With a renewed confidence boost from the Chambers sessions and interest gathering apace in her own demos, and now a successful businesswoman with her own Orange Country bar Nadine’s Irish Mist up and running, Ms Coyle began collecting collaborators like butterflies in her musical net. Madonna’s mid-90s career rejuvenator William Orbit jumped aboard to help fashion an album highlight, Nadine’s self penned Unbroken. Over what sounds like the chord sequence from Primal Scream’s Come Together and an intricate array of post modern electronics, Nadine swoops up into her highest vocal register for another killer vocal. ‘If you listen to all the Girls Aloud records, they’re in a really low register. It was because I’d just come off tour and we had to record with my throat tired from three months singing at full energy on the road. I didn’t want to have the same constrictions this time.’
If being crammed full of killer pop songs were not enough, Insatiable is very much a singer’s album. She joins the hallowed realms of Beyonce and Fergie on the country-ish power ballad You Are The One by writing with If I Were A Boy and Big Girls Don’t Cry author Toby Gadd. She’s at her most Tina Turner-ish on the irresistible Motown propulsion of Red Light. To lend everything a fresh sheen, most of the production has been turned in by red-hot relative newcomer Ricky Riccardi.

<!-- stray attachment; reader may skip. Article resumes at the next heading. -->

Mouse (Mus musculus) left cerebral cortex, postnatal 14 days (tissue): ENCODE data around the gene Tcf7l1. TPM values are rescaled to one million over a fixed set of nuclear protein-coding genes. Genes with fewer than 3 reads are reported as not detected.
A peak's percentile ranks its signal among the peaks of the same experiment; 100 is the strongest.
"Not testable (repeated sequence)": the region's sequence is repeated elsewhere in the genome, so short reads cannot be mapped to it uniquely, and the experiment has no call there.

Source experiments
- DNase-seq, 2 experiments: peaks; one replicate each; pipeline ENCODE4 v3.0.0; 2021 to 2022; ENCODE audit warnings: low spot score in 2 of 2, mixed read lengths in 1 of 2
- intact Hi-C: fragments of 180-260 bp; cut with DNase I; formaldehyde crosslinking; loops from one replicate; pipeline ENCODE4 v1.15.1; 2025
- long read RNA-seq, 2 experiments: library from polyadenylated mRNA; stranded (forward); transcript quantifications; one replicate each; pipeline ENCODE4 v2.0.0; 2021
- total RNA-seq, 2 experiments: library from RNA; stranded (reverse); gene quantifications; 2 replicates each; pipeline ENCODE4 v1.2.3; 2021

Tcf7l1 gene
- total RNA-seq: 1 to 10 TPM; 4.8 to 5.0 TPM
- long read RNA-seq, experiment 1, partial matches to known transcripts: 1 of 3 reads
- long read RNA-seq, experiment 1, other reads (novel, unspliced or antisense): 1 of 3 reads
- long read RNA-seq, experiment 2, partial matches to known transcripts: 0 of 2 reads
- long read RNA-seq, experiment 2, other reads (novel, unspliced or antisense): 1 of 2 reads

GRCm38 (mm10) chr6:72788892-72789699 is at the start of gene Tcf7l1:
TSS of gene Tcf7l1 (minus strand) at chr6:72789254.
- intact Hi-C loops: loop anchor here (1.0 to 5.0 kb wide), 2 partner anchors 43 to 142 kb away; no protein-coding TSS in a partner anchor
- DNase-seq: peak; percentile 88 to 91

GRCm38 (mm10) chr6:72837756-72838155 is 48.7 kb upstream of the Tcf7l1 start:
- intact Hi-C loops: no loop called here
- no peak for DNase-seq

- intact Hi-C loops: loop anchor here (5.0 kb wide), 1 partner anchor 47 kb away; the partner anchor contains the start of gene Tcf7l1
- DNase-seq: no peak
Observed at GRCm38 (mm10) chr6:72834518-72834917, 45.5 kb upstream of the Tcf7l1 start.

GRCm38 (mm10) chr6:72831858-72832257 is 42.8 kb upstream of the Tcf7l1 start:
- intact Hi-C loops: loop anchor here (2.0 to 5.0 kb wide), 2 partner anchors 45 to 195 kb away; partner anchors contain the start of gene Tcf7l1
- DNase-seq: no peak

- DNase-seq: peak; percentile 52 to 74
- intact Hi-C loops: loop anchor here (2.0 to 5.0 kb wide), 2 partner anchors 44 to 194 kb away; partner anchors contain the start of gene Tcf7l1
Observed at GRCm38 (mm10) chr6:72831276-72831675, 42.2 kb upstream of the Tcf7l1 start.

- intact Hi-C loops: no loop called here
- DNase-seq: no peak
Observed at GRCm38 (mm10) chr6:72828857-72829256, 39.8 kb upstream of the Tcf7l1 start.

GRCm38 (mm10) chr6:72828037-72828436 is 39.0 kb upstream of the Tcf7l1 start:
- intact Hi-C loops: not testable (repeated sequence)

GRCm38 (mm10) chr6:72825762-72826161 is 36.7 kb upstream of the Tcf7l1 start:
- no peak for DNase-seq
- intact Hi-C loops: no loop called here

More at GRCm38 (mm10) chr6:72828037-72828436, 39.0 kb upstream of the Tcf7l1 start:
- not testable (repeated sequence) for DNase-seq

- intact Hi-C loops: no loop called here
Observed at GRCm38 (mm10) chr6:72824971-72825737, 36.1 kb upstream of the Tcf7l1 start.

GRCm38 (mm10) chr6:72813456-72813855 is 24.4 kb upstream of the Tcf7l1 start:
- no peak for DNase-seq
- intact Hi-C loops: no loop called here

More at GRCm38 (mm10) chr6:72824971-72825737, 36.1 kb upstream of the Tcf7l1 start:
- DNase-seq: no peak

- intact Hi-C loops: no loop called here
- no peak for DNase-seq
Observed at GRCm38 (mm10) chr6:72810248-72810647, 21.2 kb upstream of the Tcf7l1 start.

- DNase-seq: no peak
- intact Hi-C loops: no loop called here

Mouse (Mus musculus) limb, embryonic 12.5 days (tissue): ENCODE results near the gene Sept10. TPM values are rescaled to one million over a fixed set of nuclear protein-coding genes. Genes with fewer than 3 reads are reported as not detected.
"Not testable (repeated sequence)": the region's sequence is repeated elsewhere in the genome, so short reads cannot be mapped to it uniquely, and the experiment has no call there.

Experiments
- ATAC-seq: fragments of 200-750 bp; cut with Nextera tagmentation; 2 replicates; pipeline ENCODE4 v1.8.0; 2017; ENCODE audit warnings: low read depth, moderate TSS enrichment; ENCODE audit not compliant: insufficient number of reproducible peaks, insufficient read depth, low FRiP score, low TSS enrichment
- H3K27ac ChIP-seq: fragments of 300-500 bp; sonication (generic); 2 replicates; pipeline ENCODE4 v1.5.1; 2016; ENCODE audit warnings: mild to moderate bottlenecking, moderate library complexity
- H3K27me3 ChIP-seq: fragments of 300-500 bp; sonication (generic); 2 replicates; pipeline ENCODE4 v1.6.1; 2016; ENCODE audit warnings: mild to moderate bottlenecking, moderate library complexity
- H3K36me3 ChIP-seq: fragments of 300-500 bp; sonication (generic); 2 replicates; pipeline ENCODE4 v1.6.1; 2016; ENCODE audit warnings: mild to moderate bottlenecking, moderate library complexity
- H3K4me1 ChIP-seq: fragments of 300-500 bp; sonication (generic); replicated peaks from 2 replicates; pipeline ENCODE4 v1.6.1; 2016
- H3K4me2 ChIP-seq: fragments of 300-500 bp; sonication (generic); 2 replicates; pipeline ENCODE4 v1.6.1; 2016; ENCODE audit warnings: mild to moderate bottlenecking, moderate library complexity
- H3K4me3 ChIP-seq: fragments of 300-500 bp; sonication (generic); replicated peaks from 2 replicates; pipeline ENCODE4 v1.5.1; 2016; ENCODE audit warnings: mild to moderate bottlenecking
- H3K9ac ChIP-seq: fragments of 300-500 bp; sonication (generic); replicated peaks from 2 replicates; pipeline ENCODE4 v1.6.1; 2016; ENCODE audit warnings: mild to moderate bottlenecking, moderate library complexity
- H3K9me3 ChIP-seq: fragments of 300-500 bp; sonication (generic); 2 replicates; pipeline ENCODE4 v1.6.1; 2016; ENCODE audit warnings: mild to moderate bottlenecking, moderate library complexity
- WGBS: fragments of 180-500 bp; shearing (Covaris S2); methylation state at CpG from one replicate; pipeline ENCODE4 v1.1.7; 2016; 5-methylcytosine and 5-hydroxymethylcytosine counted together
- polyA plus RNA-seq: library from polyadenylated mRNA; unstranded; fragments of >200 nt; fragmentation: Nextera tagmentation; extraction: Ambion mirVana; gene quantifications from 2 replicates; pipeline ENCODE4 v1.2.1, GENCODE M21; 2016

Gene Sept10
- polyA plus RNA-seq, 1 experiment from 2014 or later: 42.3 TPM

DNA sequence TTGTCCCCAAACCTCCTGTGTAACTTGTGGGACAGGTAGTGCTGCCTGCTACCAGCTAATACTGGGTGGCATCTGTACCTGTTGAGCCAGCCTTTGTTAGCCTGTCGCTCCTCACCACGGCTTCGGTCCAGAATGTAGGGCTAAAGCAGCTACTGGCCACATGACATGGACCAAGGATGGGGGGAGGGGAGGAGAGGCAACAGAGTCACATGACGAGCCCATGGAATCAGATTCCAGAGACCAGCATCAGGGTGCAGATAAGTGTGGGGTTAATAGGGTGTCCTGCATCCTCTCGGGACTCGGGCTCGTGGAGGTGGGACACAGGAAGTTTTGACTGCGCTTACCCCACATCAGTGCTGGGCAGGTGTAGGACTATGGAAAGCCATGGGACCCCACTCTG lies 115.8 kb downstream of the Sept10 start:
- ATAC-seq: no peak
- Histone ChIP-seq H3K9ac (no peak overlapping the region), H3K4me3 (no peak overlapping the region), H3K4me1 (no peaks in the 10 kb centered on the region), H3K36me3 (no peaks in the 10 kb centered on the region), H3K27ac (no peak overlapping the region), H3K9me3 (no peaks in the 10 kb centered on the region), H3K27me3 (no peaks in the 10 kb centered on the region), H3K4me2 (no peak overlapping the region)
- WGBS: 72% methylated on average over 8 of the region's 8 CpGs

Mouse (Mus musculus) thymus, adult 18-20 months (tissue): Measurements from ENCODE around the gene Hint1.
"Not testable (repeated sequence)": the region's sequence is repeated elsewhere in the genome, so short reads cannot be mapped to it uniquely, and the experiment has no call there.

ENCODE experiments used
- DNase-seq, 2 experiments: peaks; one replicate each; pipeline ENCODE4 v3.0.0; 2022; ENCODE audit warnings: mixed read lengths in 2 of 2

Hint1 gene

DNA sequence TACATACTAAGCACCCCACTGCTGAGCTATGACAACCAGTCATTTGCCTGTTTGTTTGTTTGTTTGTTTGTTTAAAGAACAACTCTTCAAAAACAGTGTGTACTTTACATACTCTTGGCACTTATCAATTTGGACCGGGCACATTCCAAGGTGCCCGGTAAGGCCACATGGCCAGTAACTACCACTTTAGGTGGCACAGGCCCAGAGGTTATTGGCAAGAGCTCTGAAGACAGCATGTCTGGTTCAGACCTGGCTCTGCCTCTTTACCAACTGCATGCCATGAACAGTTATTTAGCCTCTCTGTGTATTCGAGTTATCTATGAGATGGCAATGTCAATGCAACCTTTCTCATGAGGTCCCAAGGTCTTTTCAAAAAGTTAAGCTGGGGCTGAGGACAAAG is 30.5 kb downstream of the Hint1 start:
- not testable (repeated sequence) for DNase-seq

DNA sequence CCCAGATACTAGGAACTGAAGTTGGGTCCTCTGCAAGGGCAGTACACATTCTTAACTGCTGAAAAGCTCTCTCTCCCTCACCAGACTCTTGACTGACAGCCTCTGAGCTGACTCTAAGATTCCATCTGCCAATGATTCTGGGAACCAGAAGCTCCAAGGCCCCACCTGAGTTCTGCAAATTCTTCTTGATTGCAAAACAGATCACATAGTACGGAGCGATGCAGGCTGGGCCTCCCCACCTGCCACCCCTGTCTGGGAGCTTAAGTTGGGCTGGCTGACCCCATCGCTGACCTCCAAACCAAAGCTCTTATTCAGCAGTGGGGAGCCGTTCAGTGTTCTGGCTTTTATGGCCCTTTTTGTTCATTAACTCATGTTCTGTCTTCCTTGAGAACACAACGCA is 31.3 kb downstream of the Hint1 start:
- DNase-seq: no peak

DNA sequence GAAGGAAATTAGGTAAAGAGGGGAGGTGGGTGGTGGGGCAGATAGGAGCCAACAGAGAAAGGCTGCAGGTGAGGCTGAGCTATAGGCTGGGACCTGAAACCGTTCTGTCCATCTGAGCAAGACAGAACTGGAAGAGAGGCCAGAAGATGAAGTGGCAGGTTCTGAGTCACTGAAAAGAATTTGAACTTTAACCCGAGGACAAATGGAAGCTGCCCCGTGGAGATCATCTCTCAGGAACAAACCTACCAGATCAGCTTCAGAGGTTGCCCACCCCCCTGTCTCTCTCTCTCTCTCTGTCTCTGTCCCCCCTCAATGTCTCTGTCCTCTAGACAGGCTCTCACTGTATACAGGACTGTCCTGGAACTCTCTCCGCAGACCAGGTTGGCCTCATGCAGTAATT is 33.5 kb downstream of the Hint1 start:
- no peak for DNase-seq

‘I am so unbelievably proud of this record,’ says Nadine, ‘Nadine sounds very proud of her first solo album. ‘I am. I’ve put my heart and soul into it. Now I’ve just going to work my hardest and keep my fingers crossed, I just hope someone’s watching over me and everyone gets to hear it.’